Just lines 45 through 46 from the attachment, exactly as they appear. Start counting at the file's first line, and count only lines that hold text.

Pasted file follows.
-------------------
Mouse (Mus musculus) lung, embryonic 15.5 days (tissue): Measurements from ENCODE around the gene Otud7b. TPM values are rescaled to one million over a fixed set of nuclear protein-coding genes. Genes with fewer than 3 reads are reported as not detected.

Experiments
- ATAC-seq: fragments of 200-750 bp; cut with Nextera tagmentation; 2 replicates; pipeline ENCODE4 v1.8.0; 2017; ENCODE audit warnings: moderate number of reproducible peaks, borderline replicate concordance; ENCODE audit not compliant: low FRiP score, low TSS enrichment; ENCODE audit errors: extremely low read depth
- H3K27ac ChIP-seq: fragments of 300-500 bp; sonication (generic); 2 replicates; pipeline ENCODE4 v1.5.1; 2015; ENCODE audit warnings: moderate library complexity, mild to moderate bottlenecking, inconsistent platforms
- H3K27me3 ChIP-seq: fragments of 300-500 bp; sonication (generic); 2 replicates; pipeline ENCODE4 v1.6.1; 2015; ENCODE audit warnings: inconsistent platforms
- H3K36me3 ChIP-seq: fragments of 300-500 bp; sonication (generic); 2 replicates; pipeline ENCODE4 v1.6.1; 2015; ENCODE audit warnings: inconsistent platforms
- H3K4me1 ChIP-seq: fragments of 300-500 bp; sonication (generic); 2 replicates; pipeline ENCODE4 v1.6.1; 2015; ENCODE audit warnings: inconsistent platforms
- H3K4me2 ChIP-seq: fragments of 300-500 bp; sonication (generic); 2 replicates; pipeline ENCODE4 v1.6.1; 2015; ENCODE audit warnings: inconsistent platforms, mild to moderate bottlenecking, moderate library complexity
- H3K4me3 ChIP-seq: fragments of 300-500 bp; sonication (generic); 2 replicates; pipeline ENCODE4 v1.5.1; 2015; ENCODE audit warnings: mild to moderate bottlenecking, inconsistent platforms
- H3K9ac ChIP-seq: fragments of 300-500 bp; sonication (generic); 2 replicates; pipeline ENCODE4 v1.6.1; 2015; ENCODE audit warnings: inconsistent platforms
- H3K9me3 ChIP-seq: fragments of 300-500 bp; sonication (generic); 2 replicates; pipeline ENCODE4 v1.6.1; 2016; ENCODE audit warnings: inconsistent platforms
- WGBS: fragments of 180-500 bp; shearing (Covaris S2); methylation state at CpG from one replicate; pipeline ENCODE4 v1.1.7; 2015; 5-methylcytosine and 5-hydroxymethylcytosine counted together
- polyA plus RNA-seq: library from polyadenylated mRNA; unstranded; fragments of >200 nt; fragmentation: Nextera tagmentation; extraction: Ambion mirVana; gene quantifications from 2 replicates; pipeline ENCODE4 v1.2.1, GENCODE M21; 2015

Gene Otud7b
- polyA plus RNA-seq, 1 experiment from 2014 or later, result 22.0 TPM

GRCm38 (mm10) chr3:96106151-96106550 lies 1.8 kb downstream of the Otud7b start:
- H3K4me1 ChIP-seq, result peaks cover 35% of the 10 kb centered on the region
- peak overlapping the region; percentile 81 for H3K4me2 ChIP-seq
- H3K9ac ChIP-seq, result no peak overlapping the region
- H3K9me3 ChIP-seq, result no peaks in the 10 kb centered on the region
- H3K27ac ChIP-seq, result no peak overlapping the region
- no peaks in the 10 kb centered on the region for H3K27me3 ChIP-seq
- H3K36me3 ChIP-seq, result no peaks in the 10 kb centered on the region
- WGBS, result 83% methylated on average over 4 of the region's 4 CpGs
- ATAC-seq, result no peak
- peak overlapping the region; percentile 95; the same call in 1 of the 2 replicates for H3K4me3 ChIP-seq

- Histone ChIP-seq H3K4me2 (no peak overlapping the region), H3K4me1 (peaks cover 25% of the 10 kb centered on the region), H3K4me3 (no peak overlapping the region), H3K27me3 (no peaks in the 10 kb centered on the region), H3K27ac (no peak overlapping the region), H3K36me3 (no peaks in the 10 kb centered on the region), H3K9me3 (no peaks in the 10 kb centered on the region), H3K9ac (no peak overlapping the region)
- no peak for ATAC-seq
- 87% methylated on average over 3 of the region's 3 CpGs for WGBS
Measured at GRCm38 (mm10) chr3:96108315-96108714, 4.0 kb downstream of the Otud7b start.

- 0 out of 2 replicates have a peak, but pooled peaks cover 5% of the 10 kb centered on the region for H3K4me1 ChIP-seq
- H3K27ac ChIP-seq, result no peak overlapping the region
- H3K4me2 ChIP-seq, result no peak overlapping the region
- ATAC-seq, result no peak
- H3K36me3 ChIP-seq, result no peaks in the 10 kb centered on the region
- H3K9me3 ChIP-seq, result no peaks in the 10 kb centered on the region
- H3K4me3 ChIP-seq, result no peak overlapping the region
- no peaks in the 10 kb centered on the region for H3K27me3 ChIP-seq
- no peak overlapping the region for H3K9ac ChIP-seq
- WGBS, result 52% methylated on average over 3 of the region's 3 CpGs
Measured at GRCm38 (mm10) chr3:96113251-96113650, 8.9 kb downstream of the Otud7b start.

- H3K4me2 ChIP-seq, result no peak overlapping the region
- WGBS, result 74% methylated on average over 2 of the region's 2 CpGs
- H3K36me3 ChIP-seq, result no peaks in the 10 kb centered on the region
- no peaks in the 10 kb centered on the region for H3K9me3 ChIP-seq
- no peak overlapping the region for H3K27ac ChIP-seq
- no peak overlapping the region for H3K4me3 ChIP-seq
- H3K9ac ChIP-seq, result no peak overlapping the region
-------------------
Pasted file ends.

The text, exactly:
- no peaks in the 10 kb centered on the region for H3K9me3 ChIP-seq
- no peak overlapping the region for H3K27ac ChIP-seq